My Own Cherokee Purple Tomato & Red Onion Marinara Sauce Recipe
Yesterday's yield from the garden: Cherokee Purple & Beefsteak
This has been our first and a most extraordinary year for our organic backyard and deck tomatoes despite being in a drought. Wayne watered and tended to them every single morning so that certainly helped! Besides enjoying sliced tomatoes as is, maybe with cheese or in an omelette, tomato and mayo sandwiches, sliced tomatoes drizzled with vinegar or chopped up with our garden cukes, I've been mastering homemade marinara sauce. Contained within that sauce is a secret and scandalous ingredient I will reveal in my recipe!
Cherokee Purple Heirloom Tomato & Red Onion Marinara Recipe
16 cups of chopped Cherokee Purple (or beefsteak which I've used in the past, or a mix of both which is doubly delicious!) tomatoes
2 cups chopped red onion
1/4 cup olive oil
1 tsp or to taste pink salt
The secret ingredient? The skins! Leave on the skins! Most everyone and recipe will tell you to remove the skins. That's crazy talk! Once they are cooked they break down and you won't even know they are there! More importantly, your body will appreciate it. From WebMD:
Tomato peels contribute a high concentration of the carotenoids found in tomatoes. The amount of carotenoids absorbed by human intestinal cells was much greater with tomato paste enriched with tomato peels compared to tomato paste without peels, according to a study from Marseille, France. The tomato skin also holds most of the flavonols (another family of phytochemicals that includes quercetin and kaempferol) as well. So to maximize the health propertiesof tomatoes, don't peel them if you can help it!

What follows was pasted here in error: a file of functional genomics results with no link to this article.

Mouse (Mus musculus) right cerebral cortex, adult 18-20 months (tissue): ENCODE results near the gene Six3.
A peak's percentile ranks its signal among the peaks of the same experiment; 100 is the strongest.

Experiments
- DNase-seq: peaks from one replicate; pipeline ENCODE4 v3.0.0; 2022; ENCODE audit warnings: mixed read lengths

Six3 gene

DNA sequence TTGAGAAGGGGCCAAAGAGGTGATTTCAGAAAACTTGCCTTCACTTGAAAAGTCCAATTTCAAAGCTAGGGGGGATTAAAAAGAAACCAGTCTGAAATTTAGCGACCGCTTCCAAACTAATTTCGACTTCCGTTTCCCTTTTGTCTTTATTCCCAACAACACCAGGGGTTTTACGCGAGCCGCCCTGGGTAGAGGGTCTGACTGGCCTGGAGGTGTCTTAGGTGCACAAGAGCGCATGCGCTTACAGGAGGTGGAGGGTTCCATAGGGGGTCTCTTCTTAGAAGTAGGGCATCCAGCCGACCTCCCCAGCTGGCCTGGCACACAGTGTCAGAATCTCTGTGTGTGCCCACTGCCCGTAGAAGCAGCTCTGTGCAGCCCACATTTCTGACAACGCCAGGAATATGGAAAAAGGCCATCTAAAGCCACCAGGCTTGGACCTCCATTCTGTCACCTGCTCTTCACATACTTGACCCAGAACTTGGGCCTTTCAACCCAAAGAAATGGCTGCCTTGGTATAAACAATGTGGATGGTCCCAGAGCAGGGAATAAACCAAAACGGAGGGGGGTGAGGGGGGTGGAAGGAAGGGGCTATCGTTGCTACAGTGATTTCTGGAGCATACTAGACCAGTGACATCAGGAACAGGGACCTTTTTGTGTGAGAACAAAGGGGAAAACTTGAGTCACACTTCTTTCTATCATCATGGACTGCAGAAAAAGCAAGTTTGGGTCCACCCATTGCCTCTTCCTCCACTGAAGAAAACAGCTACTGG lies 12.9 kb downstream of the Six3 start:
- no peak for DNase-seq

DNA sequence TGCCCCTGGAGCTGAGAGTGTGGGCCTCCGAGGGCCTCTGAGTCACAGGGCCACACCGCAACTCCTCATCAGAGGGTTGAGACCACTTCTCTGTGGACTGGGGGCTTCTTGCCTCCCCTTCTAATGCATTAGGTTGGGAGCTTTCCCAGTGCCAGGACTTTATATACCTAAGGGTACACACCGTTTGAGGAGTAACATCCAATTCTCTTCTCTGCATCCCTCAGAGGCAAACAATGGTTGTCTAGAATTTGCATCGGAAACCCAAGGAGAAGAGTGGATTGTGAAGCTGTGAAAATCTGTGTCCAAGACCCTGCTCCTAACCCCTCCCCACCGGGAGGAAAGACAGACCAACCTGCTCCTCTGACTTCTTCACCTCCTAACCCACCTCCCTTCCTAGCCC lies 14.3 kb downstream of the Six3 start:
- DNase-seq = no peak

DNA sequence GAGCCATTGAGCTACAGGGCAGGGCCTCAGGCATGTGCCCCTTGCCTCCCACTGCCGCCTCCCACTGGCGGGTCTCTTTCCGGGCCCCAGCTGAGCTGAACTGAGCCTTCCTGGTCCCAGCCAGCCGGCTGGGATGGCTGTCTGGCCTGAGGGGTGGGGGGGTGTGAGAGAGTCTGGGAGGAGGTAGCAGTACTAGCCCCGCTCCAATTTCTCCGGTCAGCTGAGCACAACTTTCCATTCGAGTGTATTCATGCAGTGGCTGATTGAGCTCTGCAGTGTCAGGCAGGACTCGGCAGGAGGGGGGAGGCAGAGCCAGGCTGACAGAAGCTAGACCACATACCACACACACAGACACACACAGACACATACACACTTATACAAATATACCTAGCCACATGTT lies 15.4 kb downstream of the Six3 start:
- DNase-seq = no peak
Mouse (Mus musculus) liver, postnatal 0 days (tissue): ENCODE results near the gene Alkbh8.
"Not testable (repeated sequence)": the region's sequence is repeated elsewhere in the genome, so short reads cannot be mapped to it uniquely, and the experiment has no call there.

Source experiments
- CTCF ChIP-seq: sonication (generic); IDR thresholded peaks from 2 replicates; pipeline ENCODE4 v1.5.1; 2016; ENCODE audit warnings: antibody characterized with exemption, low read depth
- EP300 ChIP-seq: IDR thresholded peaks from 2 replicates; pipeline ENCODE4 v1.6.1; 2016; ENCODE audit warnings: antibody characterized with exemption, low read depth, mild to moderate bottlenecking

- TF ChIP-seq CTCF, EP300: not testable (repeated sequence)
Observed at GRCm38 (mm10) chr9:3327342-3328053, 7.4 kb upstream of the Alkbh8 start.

Optional: 1 tbsp basil, 1 tbsp oregano, garlic to taste. I've used this marinara as a base for soups and chili, not just a spaghetti sauce, so sometimes I leave out the added traditional Italian additions.
Place the chopped tomatoes in a large sauce pot on the stove top. I used a 6 quart pot. Turn the heat up to medium and bring to a slow boil.
While waiting for the tomatoes to start bubbling, sautee the onions on medium in the 1/4 cup of olive oil. Add them to the tomatoes, stir, and bring back to a slow boil. Once it starts to bubble reduce the heat to medium low, or hot enough to simmer for two hours uncovered. Stir frequently, and for me that means every five minutes. This is good exercise! It'll keep you from sitting too long.
It should look like a really awesome tomato onion stew. In fact you could even stop here, add some peppers, chicken or meat, cooked beans, cumin, paprika and hot pepper and you've got chili!
This is what the sauce looks like after simmering and stirring for two hours. Next, with a soup ladle, transfer the sauce into a blender and fill it about halfway. Cover securely, then press the pulse button for only one second! Then wait a few seconds, pulse again for one second. Repeat for a total of four one second pulses. The goal is to blend and chop the sauce but not turn it into a puree.
Next, transfer the sauce into Mason jar. I place mine in the sink in case of splatter.
Let the sauce cool before refrigerating. My recipe produces about ten cups of delicious, wholesome and healthy marinara sauce with 110 calories per cup.
Shown with the remaining non-heirloom tomatoes from the first pic.
The half-gallon Mason jars are great because you can place them in the fridge and pour out the sauce as needed all week. This time around I let it cool and then placed the sauce in two freezer-safe BPA free containers so that Wayne and I will enjoy our summer bounty sometime this late fall or early winter!